NASA examines Category 5 Tropical Cyclone Fantala near Madagascar
Tropical Cyclone Fantala has become a major tropical cyclone in the Southern Indian Ocean reaching Category 5 status on the Saffir-Simpson Hurricane Wind Scale. NASA's RapidScat instrument observed powerful winds wrapped tightly around the eye, and NASA's Aqua satellite saw the well-structured storm with a wide eye as it was due north of Madagascar early on April 18.
On Apr. 17 at 6 a.m. UTC (2 a.m. EDT) the RapidScat instrument that flies aboard the International Space Station (ISS) measured Fantala's surface wind speed and direction over the Southern Indian Ocean. Wind speeds exceeded 30 meters per second (67 mph/108 kph) around the entire center of the storm. Surface wind speed is always lower than speeds at higher altitude. At the time RapidScat passed overhead from the ISS, Fantala was at about its closest point of approach to Madagascar.
RapidScat is an important tool for meteorologists, because it shows forecasters the location of the strongest winds in different quadrants of an area of low pressure or tropical cyclone as they are not always equally distributed.
On April 18 at 10:25 UTC (6:25 a.m. EDT) the Moderate Resolution Imaging Spectroradiometer or MODIS instrument aboard NASA's Aqua satellite saw Tropical Cyclone Fantala off Madagascar. The MODIS instrument revealed a 16 nautical-mile-wide eye surrounded by a powerful ring of convective (rising air that forms storms) thunderstorms with a second convective ring beginning to develop. The MODIS image also showed powerful thunderstorms wrapping into the center from the northern and southern quadrants of the storm.
At 0900 UTC (5 a.m. EDT), Tropical Cyclone Fantala was located north of the northern tip of Madagascar, and about 783 nautical miles (901 miles/1,450 km) northwest of Port Louis, Mauritius. Fantala as about 217 miles (350 kilometers) north of Antsiranana. Antsiranana is a city in the far north of Madagascar.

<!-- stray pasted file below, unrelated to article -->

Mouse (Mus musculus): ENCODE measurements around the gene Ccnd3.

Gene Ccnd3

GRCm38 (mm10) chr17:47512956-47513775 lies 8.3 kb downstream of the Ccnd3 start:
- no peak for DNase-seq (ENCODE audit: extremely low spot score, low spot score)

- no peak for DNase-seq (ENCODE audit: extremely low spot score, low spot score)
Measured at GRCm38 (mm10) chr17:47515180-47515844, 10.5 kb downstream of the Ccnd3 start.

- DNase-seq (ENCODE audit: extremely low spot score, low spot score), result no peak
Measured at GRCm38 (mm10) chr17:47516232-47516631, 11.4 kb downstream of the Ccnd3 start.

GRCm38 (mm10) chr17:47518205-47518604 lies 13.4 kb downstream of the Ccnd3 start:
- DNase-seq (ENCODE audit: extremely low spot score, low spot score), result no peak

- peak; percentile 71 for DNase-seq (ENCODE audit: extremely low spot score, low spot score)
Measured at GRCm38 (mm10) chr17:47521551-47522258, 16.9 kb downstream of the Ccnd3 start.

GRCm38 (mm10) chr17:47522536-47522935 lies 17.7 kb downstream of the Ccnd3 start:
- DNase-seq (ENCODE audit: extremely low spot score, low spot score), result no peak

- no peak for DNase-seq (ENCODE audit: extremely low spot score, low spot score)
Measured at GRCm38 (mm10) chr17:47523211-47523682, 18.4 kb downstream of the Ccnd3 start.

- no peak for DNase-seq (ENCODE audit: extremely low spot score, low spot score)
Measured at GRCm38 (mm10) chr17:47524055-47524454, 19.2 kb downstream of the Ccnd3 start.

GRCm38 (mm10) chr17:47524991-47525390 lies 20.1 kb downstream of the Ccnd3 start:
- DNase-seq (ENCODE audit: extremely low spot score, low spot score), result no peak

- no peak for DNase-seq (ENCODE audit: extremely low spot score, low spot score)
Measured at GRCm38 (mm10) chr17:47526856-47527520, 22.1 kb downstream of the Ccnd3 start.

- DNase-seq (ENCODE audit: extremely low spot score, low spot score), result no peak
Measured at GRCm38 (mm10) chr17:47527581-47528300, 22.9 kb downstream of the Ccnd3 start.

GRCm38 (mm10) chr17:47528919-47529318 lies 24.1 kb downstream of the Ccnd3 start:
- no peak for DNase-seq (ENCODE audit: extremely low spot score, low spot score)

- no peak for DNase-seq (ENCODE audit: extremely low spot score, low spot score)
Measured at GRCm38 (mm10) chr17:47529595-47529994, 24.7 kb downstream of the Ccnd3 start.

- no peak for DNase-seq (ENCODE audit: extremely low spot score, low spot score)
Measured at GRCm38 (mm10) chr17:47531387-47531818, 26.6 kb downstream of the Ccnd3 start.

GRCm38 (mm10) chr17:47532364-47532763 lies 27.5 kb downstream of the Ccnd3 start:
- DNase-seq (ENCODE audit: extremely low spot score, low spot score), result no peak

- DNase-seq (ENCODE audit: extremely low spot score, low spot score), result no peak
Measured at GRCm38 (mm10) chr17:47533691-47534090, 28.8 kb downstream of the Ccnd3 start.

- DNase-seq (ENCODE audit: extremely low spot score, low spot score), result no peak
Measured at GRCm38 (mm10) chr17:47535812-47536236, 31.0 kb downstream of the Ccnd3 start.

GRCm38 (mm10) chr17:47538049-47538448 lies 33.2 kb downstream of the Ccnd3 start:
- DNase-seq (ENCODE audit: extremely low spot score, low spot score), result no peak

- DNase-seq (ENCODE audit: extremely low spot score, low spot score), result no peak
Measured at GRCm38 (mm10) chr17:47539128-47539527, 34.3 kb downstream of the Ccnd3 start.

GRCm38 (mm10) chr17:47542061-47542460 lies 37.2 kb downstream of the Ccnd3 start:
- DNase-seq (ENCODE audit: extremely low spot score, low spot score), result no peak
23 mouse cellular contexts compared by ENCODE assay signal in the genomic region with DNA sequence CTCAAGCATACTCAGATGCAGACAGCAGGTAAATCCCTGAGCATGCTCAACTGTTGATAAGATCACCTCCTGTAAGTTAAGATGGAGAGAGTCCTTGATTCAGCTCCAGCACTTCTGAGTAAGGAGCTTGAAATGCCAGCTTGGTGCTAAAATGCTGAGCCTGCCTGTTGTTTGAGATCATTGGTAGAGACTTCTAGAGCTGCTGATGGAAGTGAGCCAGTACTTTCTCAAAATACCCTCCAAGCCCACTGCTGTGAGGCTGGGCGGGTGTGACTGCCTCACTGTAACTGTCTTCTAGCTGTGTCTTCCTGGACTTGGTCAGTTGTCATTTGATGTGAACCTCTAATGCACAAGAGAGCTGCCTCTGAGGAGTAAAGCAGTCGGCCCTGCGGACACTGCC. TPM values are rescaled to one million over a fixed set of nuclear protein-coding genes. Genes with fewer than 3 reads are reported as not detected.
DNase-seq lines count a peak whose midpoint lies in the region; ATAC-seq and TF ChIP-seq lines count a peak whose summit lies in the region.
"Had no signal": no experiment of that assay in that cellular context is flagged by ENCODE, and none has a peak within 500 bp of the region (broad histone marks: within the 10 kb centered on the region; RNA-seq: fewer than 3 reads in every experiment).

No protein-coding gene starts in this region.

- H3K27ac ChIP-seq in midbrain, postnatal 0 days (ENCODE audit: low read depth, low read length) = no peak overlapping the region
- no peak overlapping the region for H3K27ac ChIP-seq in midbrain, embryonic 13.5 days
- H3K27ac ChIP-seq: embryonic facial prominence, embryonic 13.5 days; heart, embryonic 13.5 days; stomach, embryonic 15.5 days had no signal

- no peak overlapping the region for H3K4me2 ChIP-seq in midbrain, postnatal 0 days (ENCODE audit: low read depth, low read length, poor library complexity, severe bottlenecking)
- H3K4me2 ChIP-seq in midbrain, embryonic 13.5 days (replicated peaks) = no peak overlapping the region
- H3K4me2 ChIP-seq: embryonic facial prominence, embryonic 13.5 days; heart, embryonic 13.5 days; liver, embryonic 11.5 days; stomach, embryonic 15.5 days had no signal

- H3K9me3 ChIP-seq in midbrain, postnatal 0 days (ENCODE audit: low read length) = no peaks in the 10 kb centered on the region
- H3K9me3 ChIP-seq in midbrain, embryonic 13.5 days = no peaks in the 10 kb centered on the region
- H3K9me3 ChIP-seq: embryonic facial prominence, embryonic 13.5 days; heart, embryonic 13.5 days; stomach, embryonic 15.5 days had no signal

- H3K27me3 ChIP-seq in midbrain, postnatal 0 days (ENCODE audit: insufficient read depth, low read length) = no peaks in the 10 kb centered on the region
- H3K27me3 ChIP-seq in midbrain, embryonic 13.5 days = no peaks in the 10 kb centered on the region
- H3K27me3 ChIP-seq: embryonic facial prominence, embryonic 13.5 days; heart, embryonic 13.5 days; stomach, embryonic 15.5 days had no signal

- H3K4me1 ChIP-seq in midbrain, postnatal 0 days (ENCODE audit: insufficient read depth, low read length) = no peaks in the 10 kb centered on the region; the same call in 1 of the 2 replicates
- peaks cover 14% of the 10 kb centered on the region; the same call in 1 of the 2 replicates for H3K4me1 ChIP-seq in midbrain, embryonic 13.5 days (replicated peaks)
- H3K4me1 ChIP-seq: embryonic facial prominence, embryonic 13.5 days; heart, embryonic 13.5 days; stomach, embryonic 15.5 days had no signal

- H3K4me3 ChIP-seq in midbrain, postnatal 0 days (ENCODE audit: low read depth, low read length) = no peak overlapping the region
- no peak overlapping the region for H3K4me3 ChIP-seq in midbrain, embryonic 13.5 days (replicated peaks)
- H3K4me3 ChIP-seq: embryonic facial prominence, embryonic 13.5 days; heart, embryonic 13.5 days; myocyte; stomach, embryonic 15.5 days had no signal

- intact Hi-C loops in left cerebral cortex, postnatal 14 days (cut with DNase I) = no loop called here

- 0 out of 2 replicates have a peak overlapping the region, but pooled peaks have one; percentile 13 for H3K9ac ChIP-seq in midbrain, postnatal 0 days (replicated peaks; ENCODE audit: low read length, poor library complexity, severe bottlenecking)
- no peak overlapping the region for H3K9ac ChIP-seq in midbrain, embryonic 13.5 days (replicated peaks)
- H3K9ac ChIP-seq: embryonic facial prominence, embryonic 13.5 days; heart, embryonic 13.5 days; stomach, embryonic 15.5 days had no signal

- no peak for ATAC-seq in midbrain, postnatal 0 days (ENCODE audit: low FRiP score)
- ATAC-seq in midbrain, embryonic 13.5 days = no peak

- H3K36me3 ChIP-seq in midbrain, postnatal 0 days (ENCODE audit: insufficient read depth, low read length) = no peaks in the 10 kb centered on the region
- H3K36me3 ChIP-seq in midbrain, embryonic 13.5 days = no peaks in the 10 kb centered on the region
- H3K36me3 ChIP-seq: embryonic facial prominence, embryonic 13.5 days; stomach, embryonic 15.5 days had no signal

Its eye was centered near 9.3 degrees south latitude and 49.7 degrees east longitude. Fantala's maximum sustained winds were near 150 knots (172 mph/ 277.8 kph). The hurricane-force winds only extended 25 miles (28.7 miles/46.3 km) from the center, making for a very powerful, compact storm. Tropical-storm-force winds extended 100 miles (115 miles/185.2 km) from the center.
Fantala was moving to the west-northwest at 4 knots (4.6 mph/7.4 kph) and generating 40-foot (12.1 meter)-high seas.
The factors steering Fantala are changing, so there's a change in the forecast direction of the storm. The Joint Typhoon Warning Center (JTWC) noted that that the steering mechanism is beginning to shift from the mid-latitude ridge (elongated area of high -pressure) positioned to the south to a building near-equatorial ridge (elongated area of high pressure) to the north of Fantala.
Residents of northern Madagascar should continue to monitor the storm as it is expected approach the island. According to the Joint Typhoon Warning Center forecasters, Fantala will gradually turn on a southeasterly course and begin moving in that direction while slowly weakening. By April 22, the storm is expected to steer toward northeastern Madagascar.
For more information on RapidScat, visit http://winds.jpl.nasa.gov/missions/RapidScat/ and http://www.nasa.gov/rapidscat.